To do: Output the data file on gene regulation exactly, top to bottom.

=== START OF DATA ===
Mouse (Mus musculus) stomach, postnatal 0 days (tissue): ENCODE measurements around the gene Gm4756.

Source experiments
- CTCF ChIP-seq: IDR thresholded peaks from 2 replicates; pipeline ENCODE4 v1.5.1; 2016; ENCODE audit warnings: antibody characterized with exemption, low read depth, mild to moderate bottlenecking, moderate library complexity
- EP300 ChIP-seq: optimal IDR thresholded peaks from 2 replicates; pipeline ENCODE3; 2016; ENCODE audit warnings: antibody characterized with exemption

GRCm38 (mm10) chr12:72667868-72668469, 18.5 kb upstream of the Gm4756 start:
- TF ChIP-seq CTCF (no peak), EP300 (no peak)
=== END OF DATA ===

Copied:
Mouse (Mus musculus) stomach, postnatal 0 days (tissue): ENCODE measurements around the gene Gm4756.

Source experiments
- CTCF ChIP-seq: IDR thresholded peaks from 2 replicates; pipeline ENCODE4 v1.5.1; 2016; ENCODE audit warnings: antibody characterized with exemption, low read depth, mild to moderate bottlenecking, moderate library complexity
- EP300 ChIP-seq: optimal IDR thresholded peaks from 2 replicates; pipeline ENCODE3; 2016; ENCODE audit warnings: antibody characterized with exemption

GRCm38 (mm10) chr12:72667868-72668469, 18.5 kb upstream of the Gm4756 start:
- TF ChIP-seq CTCF (no peak), EP300 (no peak)